Can SF Gives Reach Its $10M Target By Tomorrow?

Back in March, we reported on SF Gives, Tipping Point Community's initiative to build a coalition of at least 20 tech companies willing to contribute $500,000 to fighting poverty in the Bay Area. Spearheaded by Salesforce founder and CEO Marc Benioff, the initial coalition also included Box, Dropbox, Google, IfOnly, Jawbone, LinkedIn, POPSUGAR, and Zynga. Now, with just one day to go, a total of 15 corporate partners have joined the SF Gives campaign, with Apple being the latest to add its name to the list. 

With 1.3 million Bay Area residents living below the poverty line, SF Gives hopes to close the "opportunity gap" that many residents attribute to the tech industry causing property values to skyrocket, pricing many longtime residents out of the housing market, among other things. Many of the organizations taking part in the coalition also hope it will help mend the industry's reputation, which is less than stellar among many local residents.  "We'll win some people over, and some we won't," said Tipping Point Community CEO Daniel Lurie. "But it won't stop us from continuing to push."

Though it seems to have gotten a relatively warm reception from the tech community, SF Gives is still, by all appearances, a couple million short of its goal. There are, however, a number of notable names not yet on the list. Facebook is probably the most obvious, and seems like a likely candidate, given Mark Zuckerberg's generosity, and his ownership stake in Zynga. Yahoo!, headquartered in Sunnyvale, hasn't signed on either, nor has Cisco, which is headquartered in San Jose, and whose former leadership includes some of the most generous philanthropists in the tech industry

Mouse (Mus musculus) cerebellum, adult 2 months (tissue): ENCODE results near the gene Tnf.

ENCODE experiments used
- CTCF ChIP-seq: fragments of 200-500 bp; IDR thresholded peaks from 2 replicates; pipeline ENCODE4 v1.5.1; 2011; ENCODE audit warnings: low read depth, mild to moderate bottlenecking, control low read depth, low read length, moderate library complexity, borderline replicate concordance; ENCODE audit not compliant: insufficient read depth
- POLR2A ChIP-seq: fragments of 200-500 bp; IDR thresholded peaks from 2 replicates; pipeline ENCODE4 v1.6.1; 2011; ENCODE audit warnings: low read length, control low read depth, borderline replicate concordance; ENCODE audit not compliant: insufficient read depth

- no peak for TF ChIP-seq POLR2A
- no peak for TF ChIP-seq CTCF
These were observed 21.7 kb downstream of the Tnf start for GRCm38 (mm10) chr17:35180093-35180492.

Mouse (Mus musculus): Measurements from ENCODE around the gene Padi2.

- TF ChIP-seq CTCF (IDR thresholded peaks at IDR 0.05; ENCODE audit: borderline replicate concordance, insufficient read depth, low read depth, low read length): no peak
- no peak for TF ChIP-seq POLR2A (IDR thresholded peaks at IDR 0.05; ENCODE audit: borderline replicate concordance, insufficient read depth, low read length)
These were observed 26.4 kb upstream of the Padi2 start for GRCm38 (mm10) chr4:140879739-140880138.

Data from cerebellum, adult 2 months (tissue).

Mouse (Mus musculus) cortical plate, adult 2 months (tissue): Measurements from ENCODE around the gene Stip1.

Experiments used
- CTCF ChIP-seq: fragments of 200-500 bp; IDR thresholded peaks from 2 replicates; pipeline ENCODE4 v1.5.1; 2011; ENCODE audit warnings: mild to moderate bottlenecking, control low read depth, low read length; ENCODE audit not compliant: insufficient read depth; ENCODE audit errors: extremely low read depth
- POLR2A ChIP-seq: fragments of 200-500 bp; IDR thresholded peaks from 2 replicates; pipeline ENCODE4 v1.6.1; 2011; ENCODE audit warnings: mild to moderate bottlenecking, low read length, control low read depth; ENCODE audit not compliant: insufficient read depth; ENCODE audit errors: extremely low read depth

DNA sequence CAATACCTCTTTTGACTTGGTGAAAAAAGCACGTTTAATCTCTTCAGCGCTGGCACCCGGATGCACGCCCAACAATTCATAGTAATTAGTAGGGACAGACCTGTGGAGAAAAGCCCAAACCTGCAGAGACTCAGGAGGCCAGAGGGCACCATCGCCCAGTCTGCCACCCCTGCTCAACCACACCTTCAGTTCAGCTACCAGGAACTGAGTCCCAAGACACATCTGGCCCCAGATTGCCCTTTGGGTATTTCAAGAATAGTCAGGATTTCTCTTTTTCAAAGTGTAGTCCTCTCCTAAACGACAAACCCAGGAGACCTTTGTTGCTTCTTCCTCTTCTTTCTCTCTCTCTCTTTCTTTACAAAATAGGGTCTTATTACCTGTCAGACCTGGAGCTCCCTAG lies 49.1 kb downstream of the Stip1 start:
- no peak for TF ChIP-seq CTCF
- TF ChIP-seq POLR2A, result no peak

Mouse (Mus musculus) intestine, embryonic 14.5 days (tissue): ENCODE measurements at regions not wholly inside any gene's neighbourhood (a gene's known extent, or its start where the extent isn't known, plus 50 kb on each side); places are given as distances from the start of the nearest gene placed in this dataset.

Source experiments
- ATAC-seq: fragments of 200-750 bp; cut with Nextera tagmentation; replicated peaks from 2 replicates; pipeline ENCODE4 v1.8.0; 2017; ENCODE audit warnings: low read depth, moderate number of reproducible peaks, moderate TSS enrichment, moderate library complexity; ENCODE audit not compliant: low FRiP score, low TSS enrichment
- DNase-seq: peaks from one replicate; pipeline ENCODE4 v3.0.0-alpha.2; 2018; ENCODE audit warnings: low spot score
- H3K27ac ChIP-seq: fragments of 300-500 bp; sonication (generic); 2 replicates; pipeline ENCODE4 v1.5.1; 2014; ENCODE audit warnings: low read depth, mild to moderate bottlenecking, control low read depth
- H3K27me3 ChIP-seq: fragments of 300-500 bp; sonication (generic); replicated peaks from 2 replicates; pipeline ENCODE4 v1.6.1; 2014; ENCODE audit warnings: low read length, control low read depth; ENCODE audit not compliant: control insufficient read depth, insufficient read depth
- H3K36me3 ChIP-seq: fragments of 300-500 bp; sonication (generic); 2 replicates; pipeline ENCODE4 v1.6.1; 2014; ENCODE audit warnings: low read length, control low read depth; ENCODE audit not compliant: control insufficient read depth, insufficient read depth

According to Lurie, there have been ten or so tech companies that have declined to participate, though no word on which ones. "For some, they feel like they're doing their own thing: They're giving back [already], and they're involved," he says. "Then, there are others who just fundamentally believe that a company shouldn't be doing philanthropy and that individuals should do it."

It's one thing if the company simply doesn't have the resources, but the campaign also welcomes smaller contributions, and most of the companies we're talking about here are tech giants—ones who could well afford the $500,000 contribution, and who might find the gift well worth it if it helps improve their community relations. 

We'll find out tomorrow if SF Gives reached its $10 million, 20-company target. If not, it could be another black eye for an indsustry long criticized for uncharitability toward the local community, and taking more than it gives back.



Tipping Point Community has met its $10 million 60 day goal, releasing a full list of the founding members of the SF Gives Campaign, which will also serve as its sterring committee. Members include Apple, Box, Dropbox, Google, IfOnly, Jawbone, Jelly, Levi Strauss & Co., LinkedIn, Lookout, Microsoft, Okta, Partner Fund Management, POPSUGAR, RPX Corporation,, SV Angel, Workday Foundation and Zynga. The money will be used by Tipping Point to fund poverty-fighting programs in the Bay Area, focusing on education, employment, and homelessness. SF Gives will also strive to increase individual engagement, and encourage more area businesses to join the cause. Read the press release here.